I know you've heard this before, I sure have like eight million times, and while hearing doesn't really change anything, it always makes even dour old me smile: (btb I stole this from like every website ever)

When things in your life seem almost too much to handle, when 24 hours in a day are not enough, remember the mayonnaise jar and two cups of coffee.

A professor stood before his philosophy class and had some items in front of him. When the class began, wordlessly, he picked up a very large and empty mayonnaise jar and proceeded to fill it with golf balls.

He then asked the students if the jar was full. They agreed that it was.

The professor then picked up a box of pebbles and poured them into the jar. He shook the jar lightly. The pebbles rolled into the open areas between the golf balls.

He then asked the students again if the jar was full. They agreed it was.

The professor next picked up a box of sand and poured it into the jar. Of course, the sand filled up everything else.

He asked once more if the jar was full. The students responded with an unanimous "yes."

The professor then produced two cups of coffee from under the table and poured the liquid into the jar, effectively filling the empty space between the sand. The students laughed.

"Now," said the professor, as the laughter subsided, "I want you to recognize that this jar represents your life. The golf balls are the important things - God, family, children, health, friends, and favourite passions -- things that if everything else was lost and only they remained, your life would still be full.

The pebbles are the other things that matter like your job, house, and car. The sand is everything else -- the small stuff.

"If you put the sand into the jar first," he continued, "There is no room for the pebbles or the golf balls. The same goes for life. If you spend all your time and energy on the small stuff, you will never have room for the things that are important to you."

"So... Pay attention to the things that are critical to your happiness. Play with your children. Take time to get medical checkups. Take your partner out to dinner. Play another 18. There will always be time to clean the house and fix the disposal. Take care of the golf balls first -- the things that really matter. Set your priorities. The rest is just sand."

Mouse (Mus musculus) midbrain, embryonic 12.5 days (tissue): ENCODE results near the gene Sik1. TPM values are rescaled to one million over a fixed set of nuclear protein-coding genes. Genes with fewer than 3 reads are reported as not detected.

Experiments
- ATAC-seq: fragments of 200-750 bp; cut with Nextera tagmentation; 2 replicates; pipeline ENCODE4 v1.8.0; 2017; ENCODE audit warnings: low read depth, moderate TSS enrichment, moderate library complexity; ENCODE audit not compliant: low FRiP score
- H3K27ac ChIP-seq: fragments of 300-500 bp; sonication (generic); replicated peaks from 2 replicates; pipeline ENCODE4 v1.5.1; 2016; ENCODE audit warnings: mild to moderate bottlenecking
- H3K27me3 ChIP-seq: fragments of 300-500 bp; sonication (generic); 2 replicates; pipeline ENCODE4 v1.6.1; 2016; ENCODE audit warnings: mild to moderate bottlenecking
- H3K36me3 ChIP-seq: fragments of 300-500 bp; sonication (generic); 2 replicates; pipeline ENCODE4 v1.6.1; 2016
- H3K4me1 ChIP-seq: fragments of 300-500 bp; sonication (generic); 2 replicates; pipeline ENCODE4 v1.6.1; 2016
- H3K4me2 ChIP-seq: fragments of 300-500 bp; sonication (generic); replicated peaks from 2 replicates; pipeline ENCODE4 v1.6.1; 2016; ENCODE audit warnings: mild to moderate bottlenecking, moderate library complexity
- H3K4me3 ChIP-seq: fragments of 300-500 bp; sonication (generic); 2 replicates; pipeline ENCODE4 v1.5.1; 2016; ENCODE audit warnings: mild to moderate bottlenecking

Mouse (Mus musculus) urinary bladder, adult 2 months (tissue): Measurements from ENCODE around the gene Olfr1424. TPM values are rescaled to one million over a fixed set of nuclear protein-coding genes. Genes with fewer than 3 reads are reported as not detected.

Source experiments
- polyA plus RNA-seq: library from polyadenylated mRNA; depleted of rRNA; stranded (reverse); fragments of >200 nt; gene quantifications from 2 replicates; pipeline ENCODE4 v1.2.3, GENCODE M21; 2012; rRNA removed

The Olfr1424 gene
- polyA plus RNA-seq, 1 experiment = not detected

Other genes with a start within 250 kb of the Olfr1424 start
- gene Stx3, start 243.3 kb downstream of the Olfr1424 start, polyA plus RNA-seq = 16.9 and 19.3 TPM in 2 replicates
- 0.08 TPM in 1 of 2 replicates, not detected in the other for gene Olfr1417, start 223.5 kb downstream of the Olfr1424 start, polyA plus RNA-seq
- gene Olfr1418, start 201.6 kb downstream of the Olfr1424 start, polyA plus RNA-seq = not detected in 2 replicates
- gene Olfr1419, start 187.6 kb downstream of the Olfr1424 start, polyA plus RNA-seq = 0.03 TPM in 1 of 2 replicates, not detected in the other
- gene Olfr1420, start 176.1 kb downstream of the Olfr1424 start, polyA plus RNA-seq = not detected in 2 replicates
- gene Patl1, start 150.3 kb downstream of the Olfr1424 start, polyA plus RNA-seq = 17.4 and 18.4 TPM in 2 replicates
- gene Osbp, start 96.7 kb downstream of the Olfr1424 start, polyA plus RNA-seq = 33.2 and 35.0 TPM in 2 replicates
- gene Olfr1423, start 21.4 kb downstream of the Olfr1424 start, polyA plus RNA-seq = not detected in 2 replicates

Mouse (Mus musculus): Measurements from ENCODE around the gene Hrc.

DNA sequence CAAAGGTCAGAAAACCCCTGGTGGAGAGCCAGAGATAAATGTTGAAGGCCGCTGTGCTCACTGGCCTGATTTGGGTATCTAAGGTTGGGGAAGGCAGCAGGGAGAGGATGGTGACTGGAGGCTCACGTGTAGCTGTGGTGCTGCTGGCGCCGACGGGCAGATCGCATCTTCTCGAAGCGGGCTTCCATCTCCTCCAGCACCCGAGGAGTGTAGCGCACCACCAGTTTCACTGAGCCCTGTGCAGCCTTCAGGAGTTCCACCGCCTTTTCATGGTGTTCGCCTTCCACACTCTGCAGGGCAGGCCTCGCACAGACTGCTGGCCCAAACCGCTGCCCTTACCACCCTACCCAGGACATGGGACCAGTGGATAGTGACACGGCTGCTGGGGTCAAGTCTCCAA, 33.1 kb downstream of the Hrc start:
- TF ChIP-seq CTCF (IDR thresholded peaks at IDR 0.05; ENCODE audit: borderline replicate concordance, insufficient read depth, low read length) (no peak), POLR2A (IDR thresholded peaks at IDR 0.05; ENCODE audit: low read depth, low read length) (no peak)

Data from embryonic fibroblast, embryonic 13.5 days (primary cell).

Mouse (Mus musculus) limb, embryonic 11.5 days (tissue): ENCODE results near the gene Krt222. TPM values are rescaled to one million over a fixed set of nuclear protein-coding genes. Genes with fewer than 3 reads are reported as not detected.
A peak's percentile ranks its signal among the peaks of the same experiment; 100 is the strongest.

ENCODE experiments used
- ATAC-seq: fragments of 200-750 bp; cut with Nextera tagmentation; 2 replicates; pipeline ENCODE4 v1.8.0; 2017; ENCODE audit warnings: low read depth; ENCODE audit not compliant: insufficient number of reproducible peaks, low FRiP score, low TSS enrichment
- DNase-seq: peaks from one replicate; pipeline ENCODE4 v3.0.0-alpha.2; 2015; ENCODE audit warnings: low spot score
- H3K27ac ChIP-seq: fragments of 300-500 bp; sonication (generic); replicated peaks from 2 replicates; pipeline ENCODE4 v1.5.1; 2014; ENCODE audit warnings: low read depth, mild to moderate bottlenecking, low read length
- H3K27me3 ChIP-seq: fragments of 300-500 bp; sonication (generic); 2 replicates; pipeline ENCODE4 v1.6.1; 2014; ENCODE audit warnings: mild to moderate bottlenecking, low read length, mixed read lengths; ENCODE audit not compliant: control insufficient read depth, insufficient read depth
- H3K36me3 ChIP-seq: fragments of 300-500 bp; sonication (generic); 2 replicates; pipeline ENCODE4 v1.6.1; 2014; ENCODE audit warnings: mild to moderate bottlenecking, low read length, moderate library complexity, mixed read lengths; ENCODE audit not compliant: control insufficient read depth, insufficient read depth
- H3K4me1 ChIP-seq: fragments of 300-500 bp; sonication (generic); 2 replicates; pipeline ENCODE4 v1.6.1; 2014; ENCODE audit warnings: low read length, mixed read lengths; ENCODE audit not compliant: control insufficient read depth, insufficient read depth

One of the students raised her hand and inquired what the coffee represented. The professor smiled. "I'm glad you asked. It just goes to show you that no matter how full your life may seem, there's always room for a couple of cups of coffee with a friend."

Jun. 24th, 2006 02:40 pm (UTC)
Re: To my favorite Guardian Angel
Thanks for posting this story--I love it, and it was good to hear it again. It's so true!
Jun. 24th, 2006 11:53 am (UTC)
Just last night, I was trying to learn to juggle 3 balls. ;)

Maybe instead of worrying about how much work you do, you should think about wht kind of work you want to do. What do you want to accomplish?

Sometimes it's amazing how much you can do, just "sitting there."
Jun. 24th, 2006 02:42 pm (UTC)
Sometimes it's amazing how much you can do, just "sitting there." This is a cool thought-- I had never thought about it this way--thanks!
Jun. 25th, 2006 08:33 am (UTC)
Reminds me of a zen saying "Don't just do something...stand there."
Jun. 25th, 2006 09:22 am (UTC)
I've been one of those "stay very busy people" most of my life, then I choose to take on more & more and MORE until I got very sick. Not anymore! I like the Golf ball story that your friend posted. I try to stick to that guideline these days.
( 10 comments — Leave a comment )